Alexander: You'll have to strap on a pair of hip waders to go digging for deep sleepers at running back this year, but Corey Grant warrants a look and will go undrafted in most leagues. Grant never exceeded 17% of the Jaguars offensive snaps in a game last season, yet was still able to clear 50 rushing yards three times. He was also a key reason Jacksonville was able to hang with New England in last year's AFC championship game, turning three receptions into 59 receiving yards. Grant owes his big-play ability to blazing straight-line speed (he ran a 4.27 40-yard dash at Auburn's 2015 Pro Day), but he's also deceptively strong and finishes runs well. With Chris Ivory now in Buffalo, Grant will see more snaps by default. And with Leonard Fournette's history of nagging lower-body injuries, there could be a handful of games where Grant operates as the team's lead back. T.J Yeldon would remain in the mix, but it’s telling that in the three games Fournette missed last year, Yeldon was never trusted for more than 11 carries.

Justin Jackson, LA Chargers

Simpkins: Even though they picked up his fifth-year option, the coaching staff’s frustration with how average Melvin Gordon III has been is almost palpable. Looking behind Gordon on the depth chart, there is only a seventh-round pick and two undrafted free agents. Of those options, seventh-round draft selection Justin Jackson is the one that is most likely to earn the significant complementary role. Things that Jackson has that Gordon lacks are electric speed, the ability to change direction quickly, and elusiveness to make defenders miss. If Gordon ends up in the coach’s doghouse or if he gets hurt, Jackson could end up being a season winner for the owner who was willing to take a late flier on him.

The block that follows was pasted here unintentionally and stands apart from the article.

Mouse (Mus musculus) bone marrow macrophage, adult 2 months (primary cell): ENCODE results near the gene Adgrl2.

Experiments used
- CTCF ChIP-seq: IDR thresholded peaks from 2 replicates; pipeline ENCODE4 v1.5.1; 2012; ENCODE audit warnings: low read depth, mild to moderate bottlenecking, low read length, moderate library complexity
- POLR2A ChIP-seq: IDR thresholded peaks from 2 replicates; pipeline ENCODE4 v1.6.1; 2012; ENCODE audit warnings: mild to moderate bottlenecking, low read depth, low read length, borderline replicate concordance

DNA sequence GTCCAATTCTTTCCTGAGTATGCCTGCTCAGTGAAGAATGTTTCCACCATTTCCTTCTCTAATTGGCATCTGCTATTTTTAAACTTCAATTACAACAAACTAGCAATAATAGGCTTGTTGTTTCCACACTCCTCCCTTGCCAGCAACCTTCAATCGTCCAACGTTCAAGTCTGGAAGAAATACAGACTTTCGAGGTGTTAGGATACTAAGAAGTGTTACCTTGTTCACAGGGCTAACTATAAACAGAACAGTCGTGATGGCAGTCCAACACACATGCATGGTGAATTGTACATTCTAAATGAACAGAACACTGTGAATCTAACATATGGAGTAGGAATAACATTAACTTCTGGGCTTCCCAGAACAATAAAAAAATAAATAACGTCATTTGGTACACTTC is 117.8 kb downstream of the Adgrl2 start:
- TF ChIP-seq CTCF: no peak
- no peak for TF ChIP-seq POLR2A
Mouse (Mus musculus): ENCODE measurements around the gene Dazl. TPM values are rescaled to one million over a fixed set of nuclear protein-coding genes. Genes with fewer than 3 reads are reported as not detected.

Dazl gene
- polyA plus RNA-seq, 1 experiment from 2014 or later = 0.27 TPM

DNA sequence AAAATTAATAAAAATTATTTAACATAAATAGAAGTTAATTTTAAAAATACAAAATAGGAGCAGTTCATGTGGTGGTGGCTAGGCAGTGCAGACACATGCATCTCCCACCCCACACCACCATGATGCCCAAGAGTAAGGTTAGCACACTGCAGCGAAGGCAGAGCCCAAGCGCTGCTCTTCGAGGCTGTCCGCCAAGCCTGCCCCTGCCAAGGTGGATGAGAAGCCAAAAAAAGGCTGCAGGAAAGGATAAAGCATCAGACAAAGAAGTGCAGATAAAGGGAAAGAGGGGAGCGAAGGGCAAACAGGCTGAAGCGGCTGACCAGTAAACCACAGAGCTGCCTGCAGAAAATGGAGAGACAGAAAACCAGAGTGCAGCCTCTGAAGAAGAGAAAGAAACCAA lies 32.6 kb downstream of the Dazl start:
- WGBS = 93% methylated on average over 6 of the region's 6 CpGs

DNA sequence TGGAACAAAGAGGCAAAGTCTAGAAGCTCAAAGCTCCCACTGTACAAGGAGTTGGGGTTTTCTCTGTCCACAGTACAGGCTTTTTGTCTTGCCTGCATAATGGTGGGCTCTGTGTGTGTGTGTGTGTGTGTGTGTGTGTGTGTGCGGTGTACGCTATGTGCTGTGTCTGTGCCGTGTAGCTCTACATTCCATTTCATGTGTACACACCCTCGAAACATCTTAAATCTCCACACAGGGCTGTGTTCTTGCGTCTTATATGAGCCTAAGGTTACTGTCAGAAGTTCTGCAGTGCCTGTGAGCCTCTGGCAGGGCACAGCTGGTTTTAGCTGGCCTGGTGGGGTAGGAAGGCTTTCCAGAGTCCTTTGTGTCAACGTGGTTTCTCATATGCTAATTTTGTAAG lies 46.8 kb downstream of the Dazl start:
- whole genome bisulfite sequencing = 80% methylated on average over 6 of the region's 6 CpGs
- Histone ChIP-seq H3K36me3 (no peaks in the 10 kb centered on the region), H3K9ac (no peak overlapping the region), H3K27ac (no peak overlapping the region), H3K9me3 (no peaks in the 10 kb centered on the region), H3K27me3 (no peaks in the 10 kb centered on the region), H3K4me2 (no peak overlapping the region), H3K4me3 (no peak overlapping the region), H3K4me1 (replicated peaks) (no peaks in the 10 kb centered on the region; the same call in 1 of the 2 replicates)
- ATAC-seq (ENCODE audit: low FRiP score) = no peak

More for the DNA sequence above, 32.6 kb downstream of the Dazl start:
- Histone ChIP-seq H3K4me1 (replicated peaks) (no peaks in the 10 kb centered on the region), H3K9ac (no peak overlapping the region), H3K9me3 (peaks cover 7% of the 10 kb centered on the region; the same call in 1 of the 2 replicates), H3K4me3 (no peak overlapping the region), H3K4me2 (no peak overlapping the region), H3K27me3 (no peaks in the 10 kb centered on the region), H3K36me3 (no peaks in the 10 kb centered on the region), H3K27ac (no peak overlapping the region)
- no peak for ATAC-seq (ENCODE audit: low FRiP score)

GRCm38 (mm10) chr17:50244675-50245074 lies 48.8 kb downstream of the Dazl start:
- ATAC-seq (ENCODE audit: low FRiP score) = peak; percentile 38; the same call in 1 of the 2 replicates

Jonathan Stewart, NY Giants

Miglio: Saquon Barkley is getting all the attention in New York, but what if the Giants decide to ease him into the NFL? He could be the next Ezekiel Elliott, taking the league and fantasy football by storm. Or he could be mired in a timeshare with a guy who has made a career of mucking up backfields. Stewart is two years removed from scoring nine touchdowns in 13 games; he could have value beyond Barkley's handcuff this fall.

Spencer Ware, Kansas City

Wood: In 16 career starts, Spencer Ware has 286 carries for 1,324 yards (4.6 per carry), 39 receptions, 452 receiving yards, and nine total touchdowns. That’s a stud by any measure. Yet, Ware is being ignored in drafts thanks to the emergence of Kareem Hunt. Hunt, if healthy, is going to remain a bell-cow and push Ware into obscurity. But any No. 2 on a team with a propensity to run the ball is draftable, and Ware is among the most proven backups in the league. We don’t have to guess what Ware would do if Hunt gets hurt. We know Ware can be a No. 1 fantasy option. He’s done it before.

Jordan Wilkins, Indianapolis

Haseley: Someone is going to emerge in Indianapolis as the preferred fantasy back to own and many are not sold on Marlon Mack. Insert Jordan Wilkins, a 1,000-yard rusher from Ole Miss who found success against SEC defenses. At 6'1 and 217 pounds, Wilkins fits the role and could wind up earning more rushing shares than Mack or fellow newcomer, but more of a situational back, Nyheim Hines.